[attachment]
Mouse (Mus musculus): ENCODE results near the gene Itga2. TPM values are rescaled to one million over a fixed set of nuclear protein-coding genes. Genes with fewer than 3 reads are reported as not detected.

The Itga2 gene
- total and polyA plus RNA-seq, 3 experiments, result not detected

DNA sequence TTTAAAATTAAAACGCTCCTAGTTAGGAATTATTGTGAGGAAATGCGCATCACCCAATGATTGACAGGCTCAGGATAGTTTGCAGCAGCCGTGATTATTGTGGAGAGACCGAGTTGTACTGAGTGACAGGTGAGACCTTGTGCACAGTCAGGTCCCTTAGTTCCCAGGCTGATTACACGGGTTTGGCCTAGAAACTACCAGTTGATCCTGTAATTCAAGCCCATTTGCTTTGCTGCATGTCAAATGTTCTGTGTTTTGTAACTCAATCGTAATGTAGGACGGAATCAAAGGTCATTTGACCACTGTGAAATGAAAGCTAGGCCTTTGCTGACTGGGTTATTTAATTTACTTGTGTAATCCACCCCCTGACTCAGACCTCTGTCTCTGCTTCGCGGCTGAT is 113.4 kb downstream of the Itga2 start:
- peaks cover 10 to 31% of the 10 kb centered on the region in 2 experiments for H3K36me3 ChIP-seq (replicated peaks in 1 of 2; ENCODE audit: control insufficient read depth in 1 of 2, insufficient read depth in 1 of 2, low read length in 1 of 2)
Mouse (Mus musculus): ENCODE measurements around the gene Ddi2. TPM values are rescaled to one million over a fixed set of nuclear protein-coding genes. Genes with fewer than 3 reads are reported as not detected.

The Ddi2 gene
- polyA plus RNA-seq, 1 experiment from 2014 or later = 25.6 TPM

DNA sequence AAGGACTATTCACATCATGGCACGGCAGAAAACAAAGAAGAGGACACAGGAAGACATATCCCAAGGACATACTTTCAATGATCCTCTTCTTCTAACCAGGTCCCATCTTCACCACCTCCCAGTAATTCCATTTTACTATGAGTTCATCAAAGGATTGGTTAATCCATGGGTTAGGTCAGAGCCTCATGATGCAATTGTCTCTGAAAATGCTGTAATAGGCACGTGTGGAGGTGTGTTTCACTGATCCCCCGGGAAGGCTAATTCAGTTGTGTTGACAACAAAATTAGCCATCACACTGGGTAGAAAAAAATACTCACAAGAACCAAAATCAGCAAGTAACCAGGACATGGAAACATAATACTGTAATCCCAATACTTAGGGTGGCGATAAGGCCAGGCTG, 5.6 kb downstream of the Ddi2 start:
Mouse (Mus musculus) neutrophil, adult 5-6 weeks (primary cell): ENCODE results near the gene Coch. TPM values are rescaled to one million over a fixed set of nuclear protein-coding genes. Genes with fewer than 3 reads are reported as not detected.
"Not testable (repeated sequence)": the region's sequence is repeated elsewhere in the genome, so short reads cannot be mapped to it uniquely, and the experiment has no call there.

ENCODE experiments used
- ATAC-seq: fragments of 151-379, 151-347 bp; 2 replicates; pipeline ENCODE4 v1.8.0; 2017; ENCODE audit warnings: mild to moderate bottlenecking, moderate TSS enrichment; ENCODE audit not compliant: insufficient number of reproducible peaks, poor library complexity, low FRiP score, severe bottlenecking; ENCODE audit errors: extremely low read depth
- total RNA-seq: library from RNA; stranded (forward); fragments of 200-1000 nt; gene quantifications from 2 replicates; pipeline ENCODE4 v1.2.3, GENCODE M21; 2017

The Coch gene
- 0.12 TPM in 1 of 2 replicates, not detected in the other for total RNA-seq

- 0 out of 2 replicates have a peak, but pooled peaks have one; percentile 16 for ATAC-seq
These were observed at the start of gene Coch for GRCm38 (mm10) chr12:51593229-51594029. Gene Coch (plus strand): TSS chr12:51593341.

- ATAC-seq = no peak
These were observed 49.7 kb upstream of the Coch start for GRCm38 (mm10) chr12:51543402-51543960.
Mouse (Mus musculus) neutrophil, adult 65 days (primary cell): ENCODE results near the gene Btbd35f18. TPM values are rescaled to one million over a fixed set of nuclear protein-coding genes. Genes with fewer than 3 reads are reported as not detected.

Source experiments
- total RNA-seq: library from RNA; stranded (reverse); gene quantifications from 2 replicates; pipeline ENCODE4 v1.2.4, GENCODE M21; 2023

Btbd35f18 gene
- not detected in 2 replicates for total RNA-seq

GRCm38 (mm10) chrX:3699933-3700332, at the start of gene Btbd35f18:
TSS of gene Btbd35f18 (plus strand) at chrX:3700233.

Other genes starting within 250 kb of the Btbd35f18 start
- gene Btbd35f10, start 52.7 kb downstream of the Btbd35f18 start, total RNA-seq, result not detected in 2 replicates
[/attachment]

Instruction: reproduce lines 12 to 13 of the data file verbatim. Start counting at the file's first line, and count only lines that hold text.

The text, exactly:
ENCODE experiments used
- ATAC-seq: fragments of 151-379, 151-347 bp; 2 replicates; pipeline ENCODE4 v1.8.0; 2017; ENCODE audit warnings: mild to moderate bottlenecking, moderate TSS enrichment; ENCODE audit not compliant: insufficient number of reproducible peaks, poor library complexity, low FRiP score, severe bottlenecking; ENCODE audit errors: extremely low read depth